The Central Bank of Nigeria has eased its pressure on MTN Group, causing the operator’s shares to rise more than they have in the past six months.
A statement from Central Bank of Nigeria representative Isaac Okorafor confirmed that further information provided by MTN relating to allegations that the operator had illegally repatriated $8.1 billion could lead to an “equitable resolution” of the dispute. The bank was previously demanding a full refund of the amount; its accusations caused MTN’s share prices to plummet by almost a third.
Okorafor noted that four banks -- Standard Chartered, Citigroup, Stanbic IBTC and Diamond Bank – were providing information about MTN’s transactions that would be reviewed by the Central Bank. Between them, the four have been fined around $16 million for enabling the alleged illicit activity.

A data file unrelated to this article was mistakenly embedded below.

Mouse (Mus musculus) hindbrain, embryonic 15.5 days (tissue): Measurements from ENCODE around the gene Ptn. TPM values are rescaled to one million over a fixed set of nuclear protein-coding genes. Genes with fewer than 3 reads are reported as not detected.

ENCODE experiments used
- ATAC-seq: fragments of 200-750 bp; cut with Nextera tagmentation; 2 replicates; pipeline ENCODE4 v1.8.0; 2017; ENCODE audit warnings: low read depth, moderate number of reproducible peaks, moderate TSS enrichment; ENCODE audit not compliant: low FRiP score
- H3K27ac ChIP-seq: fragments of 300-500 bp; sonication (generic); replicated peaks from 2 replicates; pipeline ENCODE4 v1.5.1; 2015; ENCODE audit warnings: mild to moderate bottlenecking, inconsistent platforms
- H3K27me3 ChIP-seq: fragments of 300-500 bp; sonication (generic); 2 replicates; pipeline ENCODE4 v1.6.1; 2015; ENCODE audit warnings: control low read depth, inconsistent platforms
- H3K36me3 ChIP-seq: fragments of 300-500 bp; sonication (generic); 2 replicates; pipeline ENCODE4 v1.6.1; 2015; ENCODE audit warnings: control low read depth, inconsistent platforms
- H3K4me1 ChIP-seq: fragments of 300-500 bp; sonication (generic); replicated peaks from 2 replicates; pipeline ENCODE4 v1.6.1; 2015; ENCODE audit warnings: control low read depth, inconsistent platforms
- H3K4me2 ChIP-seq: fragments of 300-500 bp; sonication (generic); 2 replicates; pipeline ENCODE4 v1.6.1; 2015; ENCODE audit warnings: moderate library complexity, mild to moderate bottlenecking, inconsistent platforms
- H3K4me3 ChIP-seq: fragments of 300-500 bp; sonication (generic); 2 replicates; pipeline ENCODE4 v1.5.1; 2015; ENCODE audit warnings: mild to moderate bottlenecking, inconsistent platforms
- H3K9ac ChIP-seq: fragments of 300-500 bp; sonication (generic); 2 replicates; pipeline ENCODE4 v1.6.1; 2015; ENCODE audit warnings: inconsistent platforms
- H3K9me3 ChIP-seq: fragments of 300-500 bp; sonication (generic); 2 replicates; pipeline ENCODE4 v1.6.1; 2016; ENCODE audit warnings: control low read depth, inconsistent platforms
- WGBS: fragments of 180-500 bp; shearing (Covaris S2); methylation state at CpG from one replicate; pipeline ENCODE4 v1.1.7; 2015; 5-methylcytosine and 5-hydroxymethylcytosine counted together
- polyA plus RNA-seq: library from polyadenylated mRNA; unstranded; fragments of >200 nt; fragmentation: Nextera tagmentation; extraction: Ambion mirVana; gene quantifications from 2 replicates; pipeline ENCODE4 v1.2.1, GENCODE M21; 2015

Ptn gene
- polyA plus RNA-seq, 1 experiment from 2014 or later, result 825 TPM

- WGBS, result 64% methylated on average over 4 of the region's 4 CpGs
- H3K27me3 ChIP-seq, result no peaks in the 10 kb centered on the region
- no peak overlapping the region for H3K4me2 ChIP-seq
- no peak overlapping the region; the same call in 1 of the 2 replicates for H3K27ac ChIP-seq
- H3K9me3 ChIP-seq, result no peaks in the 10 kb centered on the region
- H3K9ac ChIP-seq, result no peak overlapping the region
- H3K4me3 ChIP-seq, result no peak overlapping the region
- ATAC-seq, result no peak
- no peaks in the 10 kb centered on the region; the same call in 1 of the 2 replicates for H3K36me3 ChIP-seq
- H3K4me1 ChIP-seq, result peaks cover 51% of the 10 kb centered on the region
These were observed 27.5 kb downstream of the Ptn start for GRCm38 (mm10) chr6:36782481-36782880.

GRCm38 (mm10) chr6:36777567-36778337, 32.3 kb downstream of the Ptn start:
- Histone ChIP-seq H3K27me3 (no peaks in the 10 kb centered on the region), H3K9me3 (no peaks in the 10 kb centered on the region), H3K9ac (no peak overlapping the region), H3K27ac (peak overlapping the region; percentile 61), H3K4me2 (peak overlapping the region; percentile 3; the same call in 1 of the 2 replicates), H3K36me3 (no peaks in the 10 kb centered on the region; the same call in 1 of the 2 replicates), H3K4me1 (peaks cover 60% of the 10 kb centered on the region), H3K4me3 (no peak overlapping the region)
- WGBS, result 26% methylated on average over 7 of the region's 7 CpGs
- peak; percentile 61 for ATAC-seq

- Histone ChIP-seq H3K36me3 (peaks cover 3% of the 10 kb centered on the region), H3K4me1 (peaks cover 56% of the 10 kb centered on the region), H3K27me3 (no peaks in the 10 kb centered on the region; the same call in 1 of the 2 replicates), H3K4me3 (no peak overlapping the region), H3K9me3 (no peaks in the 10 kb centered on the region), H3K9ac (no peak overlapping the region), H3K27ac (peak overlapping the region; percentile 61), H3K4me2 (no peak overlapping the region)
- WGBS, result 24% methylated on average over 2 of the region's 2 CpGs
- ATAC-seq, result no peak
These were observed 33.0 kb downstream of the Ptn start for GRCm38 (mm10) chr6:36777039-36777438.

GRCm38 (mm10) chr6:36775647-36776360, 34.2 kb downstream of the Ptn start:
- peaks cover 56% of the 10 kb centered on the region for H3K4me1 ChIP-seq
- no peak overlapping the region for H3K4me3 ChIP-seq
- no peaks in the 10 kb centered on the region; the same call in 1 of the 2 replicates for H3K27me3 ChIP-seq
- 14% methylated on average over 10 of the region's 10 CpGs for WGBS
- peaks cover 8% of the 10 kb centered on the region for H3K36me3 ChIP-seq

The $8.1B refund is not the only payout facing MTN in Nigeria – the group has been hit with a bill for $2 billion in unpaid taxes on imported equipment and supplier payments relating to its operations over the past ten years. This bill, issued by the attorney general, was not mentioned in the Central Bank’s statement.
MTN claims that the allegations by the Central Bank and the attorney general’s office are both baseless and malicious. This is not the first time the company has run into difficult in Nigeria, having incurred a $5.2 billion fine two years ago over its failure to disconnect unregistered SIM cards. On this occasion, it was able to resolve the dispute to all parties’ satisfaction, negotiating the fine down to $1.7 billion.
“While this is a step in the right direction, continued dialogue to reach an amicable resolution is a minimum standard expected by the investment community,” said Olusola Teniola, president of the Association of Telecommunications Companies of Nigeria. “We look forward to the central bank disclosing the exact reasons for their actions.”